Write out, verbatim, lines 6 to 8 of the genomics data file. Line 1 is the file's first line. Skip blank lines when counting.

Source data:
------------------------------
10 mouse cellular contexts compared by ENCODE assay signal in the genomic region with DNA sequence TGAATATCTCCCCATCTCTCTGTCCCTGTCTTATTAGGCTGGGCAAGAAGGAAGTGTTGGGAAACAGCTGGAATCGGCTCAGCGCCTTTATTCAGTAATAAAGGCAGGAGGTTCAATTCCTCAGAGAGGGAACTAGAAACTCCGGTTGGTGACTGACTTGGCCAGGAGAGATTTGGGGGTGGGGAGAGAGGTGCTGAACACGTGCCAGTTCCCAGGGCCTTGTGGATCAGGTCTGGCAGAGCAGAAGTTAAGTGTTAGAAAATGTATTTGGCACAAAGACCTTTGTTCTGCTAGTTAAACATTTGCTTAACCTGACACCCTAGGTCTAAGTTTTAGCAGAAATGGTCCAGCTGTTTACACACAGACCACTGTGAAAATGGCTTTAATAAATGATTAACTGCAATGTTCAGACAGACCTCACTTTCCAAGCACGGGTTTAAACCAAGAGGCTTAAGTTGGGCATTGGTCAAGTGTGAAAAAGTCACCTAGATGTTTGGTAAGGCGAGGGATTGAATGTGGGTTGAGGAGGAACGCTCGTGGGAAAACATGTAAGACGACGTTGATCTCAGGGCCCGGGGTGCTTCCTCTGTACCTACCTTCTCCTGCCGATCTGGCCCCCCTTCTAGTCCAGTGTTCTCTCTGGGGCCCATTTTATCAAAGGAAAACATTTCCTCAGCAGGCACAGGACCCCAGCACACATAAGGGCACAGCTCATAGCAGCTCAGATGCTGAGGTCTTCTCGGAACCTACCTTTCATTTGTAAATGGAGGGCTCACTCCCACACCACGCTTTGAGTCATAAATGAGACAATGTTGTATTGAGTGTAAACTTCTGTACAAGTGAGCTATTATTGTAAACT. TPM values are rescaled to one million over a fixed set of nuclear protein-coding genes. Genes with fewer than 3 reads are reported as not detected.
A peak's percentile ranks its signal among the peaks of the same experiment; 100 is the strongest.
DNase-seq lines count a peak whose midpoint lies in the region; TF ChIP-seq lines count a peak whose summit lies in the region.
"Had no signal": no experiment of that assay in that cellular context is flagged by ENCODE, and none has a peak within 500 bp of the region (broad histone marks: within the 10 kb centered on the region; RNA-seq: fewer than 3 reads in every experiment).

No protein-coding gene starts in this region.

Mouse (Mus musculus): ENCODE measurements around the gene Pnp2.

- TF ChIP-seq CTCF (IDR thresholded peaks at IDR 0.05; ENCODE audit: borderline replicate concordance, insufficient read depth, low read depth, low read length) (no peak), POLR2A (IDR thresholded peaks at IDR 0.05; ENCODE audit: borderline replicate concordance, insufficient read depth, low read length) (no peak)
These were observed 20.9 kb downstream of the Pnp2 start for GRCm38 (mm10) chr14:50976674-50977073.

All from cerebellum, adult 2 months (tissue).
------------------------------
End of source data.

Mouse (Mus musculus): ENCODE measurements around the gene Pnp2.

- TF ChIP-seq CTCF (IDR thresholded peaks at IDR 0.05; ENCODE audit: borderline replicate concordance, insufficient read depth, low read depth, low read length) (no peak), POLR2A (IDR thresholded peaks at IDR 0.05; ENCODE audit: borderline replicate concordance, insufficient read depth, low read length) (no peak)
These were observed 20.9 kb downstream of the Pnp2 start for GRCm38 (mm10) chr14:50976674-50977073.